Artist Undine Brod: I don’t like picking favorites. I will say though, and I know this doesn’t really answer your question, that I love Yiddish words that get mixed into our everyday vernacular- especially spoken by non-Jews.
Poet Allison Escoto:A word I use on a daily basis is exagerada which literally translates to exaggerated but I use to mean dramatic. Because everything sounds so much more dramatic in Spanish and because I am surrounded by family and friends who can be extremely exagerada, I say it all the time, with love. My favorite thing is when my non-Spanish-speaking friends use it on me in the proper context.
How did you choose the “Vectorization” site for your collaboration (pictured left) and, if anything were possible, where in the world would you most love to discover your broadside posted?
Artist Undine Brod: I “Vectorized” that particular spot because it was the first place I went after printing the broadside at a friend’s house. If anything were possible… hmmm… that’s such a big question.. That scope stumps me! I wouldn’t mind seeing it on television though popping up as more than just set-design. In other words, I’d love to have it become part of the dialogue in a contemporary police procedural show.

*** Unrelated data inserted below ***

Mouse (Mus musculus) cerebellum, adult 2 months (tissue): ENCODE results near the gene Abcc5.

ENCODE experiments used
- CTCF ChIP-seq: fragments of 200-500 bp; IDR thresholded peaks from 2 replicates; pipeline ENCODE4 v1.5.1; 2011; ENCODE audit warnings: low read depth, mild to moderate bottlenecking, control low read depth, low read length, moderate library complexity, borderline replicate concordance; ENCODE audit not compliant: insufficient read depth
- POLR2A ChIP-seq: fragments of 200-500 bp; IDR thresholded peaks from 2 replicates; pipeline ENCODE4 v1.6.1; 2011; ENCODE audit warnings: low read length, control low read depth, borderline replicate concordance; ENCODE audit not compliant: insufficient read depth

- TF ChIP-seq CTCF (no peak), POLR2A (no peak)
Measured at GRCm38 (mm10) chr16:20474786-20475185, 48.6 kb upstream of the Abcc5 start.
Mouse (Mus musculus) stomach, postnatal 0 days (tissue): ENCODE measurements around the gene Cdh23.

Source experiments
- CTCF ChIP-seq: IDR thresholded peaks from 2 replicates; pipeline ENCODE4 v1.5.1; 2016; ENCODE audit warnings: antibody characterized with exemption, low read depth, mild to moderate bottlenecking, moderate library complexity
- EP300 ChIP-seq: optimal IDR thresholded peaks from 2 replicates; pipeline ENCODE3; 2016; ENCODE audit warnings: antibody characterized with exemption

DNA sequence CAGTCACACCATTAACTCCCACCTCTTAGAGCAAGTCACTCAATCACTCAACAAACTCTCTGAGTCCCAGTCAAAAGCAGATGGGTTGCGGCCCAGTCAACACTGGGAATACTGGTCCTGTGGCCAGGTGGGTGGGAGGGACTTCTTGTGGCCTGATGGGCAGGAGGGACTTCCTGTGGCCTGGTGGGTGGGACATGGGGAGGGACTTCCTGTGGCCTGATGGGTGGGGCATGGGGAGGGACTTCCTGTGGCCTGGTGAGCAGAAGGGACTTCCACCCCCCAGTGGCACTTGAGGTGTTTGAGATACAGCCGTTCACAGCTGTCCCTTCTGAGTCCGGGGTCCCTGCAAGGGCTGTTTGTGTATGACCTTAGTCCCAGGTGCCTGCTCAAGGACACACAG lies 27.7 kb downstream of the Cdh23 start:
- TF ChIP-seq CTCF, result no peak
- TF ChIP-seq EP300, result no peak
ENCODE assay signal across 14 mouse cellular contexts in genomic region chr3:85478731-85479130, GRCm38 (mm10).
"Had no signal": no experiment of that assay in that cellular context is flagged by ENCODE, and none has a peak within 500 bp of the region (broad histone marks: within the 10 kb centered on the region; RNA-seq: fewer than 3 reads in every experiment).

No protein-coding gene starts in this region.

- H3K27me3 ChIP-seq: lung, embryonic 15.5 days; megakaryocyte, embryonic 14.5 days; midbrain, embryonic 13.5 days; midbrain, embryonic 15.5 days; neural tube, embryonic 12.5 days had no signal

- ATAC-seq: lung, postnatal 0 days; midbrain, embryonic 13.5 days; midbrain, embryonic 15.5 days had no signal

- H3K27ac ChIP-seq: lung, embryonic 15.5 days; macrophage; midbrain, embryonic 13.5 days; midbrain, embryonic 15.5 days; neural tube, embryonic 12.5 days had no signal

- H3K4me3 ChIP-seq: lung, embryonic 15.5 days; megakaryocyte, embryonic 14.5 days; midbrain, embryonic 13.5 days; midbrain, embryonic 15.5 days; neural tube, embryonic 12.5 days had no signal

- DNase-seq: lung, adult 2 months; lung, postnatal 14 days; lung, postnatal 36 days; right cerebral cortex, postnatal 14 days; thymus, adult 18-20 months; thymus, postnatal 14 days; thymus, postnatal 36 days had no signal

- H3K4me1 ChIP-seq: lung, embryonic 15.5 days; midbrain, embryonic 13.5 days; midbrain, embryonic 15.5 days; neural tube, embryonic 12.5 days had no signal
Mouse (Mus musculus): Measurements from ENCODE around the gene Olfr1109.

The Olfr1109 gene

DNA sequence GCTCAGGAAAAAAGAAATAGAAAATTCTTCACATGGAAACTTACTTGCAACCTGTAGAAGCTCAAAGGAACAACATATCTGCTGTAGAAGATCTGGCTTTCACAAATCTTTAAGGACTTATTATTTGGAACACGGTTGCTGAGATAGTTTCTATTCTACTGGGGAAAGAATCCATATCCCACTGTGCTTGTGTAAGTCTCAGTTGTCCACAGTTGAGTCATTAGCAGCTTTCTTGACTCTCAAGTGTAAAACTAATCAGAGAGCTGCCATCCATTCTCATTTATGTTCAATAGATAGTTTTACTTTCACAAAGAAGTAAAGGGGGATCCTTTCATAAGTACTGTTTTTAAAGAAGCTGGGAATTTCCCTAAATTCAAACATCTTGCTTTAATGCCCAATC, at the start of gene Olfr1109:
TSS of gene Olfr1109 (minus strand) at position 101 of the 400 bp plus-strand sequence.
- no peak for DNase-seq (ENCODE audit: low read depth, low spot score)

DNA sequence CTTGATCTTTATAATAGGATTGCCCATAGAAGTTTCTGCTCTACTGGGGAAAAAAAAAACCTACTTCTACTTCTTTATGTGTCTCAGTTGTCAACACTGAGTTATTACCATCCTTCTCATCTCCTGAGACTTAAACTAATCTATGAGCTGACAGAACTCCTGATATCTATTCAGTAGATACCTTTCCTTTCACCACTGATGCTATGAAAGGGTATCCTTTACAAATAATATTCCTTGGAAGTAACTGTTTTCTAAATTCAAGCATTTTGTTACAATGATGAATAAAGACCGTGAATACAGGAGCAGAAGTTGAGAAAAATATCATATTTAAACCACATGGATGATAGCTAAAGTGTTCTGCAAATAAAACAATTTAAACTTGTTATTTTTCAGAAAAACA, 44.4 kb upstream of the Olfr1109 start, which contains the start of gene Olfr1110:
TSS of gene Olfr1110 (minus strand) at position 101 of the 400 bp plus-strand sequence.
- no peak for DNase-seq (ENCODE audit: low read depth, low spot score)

Poet Allison Escoto: I spend so very much of my time on trains or waiting for trains and it is where almost all of my ideas for poems or stories come from. So I would love for someone who also spends their life commuting or waiting to commute from one place to another to one day see a piece of art that takes them out of their back-and-forth routine and makes them laugh, relate, cry, or all of the above!
Read any good books lately?
Artist Undine Brod: Yes. Currently I’m reading the graphic novel March by John Lewis, Andrew Aydin, and Nate Powell.
Poet Allison Escoto: My answer to this question is is always yes! I’ve been mixing up my reading this year with debut novels—like Tommy Orange’s There There, and Nafkote Tamirat’s The Parking Lot Attendant—with classics that I’m only now getting to—like James Baldwin’s If Beale Street Could Talk and Toni Morrison’s The Bluest Eye. Tracy K. Smith’s Wade in the Water and Danez Smith’s Don’t Call Us Dead are on heavy rotation for me.
Seen any good art lately?
Artist Undine Brod: Yes. Always. And, I’ve even seen some “bad” art too unfortunately. But, I guess seeing opposites makes you understand why one falls into the category of “good” vs “bad,” so it’s necessary. We can’t love everything in this world.
Poet Allison Escoto: Last winter I took my very first trip to the Tate Modern in London and I was blown away by the entire experience. But one piece in particular stuck with me and it happens to fit in perfectly with the polyphony theme: a sculpture entitled Babel by Brazilian artist Cildo Meireles. It is a tower made out of old radios, all tuned to different stations, playing simultaneously which he describes as a “tower of incomprehension.” It was like seeing a brilliant microcosm of the world we are currently living in, packed into one piece of art.
Anything else? (Here, we invite the collaborators to invent a question, add a comment, or otherwise speak to what the questions so far have not tapped about their Broadsided experience).
Artist Undine Brod: I feel like I’m filling out an online dating profile. I know it’s just my mood right now, but I think it’s funny so I’m “saying” this thought “out loud” for others to laugh at me (or with me). By the way, I am single and seeking!